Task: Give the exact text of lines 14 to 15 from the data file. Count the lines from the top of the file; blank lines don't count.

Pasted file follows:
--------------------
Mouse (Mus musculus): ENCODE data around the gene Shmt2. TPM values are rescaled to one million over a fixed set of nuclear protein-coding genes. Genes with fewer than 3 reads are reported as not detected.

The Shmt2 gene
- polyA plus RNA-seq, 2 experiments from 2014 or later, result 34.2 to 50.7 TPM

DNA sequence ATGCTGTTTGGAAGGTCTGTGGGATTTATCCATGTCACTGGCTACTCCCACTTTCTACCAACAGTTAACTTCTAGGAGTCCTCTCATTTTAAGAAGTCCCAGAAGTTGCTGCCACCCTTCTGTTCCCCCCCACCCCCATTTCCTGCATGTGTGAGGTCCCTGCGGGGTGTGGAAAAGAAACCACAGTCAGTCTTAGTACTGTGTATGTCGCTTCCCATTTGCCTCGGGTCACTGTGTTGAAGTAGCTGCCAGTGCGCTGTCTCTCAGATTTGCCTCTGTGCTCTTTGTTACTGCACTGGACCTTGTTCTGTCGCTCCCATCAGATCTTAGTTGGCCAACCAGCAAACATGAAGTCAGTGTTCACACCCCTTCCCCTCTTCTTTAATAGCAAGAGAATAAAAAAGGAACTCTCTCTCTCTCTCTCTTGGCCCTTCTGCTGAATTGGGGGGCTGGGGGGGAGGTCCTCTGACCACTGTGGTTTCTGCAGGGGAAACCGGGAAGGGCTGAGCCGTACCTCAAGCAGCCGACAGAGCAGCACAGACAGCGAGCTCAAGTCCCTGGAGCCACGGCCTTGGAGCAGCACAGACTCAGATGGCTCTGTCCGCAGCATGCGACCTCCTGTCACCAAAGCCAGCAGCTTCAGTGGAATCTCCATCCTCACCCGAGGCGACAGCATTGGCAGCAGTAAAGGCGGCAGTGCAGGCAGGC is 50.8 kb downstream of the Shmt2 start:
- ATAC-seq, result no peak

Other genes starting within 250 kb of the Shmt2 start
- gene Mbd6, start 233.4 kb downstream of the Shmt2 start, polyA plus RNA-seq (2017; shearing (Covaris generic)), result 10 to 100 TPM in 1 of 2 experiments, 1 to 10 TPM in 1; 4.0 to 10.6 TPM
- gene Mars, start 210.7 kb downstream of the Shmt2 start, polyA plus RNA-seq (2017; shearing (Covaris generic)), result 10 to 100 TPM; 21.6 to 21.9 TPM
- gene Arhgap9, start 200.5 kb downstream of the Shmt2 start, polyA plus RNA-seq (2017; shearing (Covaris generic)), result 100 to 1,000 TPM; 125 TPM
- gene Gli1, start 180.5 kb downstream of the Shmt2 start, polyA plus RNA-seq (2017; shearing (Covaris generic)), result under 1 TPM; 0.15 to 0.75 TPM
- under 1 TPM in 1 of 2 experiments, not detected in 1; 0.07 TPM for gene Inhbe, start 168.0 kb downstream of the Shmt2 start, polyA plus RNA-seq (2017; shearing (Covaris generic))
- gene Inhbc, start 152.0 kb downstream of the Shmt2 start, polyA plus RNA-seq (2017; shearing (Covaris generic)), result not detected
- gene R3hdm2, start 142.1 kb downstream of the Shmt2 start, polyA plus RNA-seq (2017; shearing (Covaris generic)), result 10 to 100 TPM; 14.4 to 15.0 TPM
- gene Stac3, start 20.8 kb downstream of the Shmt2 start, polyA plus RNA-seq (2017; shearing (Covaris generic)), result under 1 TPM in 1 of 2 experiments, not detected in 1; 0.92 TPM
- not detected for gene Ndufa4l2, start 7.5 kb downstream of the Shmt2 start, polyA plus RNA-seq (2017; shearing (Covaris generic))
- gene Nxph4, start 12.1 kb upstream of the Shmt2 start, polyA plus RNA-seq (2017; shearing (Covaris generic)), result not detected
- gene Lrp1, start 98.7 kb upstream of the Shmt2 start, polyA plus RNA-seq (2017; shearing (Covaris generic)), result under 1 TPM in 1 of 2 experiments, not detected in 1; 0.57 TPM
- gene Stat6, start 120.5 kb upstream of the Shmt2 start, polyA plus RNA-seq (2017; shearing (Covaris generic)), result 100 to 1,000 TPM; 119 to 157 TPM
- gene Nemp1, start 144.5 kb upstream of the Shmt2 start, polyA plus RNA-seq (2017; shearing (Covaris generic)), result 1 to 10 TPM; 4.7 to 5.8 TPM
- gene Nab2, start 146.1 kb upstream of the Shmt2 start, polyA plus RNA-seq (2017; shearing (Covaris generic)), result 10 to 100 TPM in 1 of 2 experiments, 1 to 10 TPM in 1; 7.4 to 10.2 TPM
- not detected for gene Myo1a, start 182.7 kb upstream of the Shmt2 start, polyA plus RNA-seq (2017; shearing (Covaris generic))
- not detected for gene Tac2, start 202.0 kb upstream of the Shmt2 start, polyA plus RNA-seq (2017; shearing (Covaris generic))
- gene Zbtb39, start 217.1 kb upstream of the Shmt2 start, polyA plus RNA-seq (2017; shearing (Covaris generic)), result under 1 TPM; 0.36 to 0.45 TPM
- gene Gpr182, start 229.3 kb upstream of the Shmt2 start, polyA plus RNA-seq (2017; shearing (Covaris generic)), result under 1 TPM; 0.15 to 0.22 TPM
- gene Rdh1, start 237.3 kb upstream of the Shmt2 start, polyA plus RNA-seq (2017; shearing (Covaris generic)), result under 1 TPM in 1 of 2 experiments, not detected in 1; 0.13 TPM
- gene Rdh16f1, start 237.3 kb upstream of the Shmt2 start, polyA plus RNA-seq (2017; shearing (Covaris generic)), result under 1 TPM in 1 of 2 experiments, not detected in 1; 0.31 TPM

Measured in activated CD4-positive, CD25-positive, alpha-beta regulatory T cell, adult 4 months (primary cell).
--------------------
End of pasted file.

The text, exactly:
- gene Stac3, start 20.8 kb downstream of the Shmt2 start, polyA plus RNA-seq (2017; shearing (Covaris generic)), result under 1 TPM in 1 of 2 experiments, not detected in 1; 0.92 TPM
- not detected for gene Ndufa4l2, start 7.5 kb downstream of the Shmt2 start, polyA plus RNA-seq (2017; shearing (Covaris generic))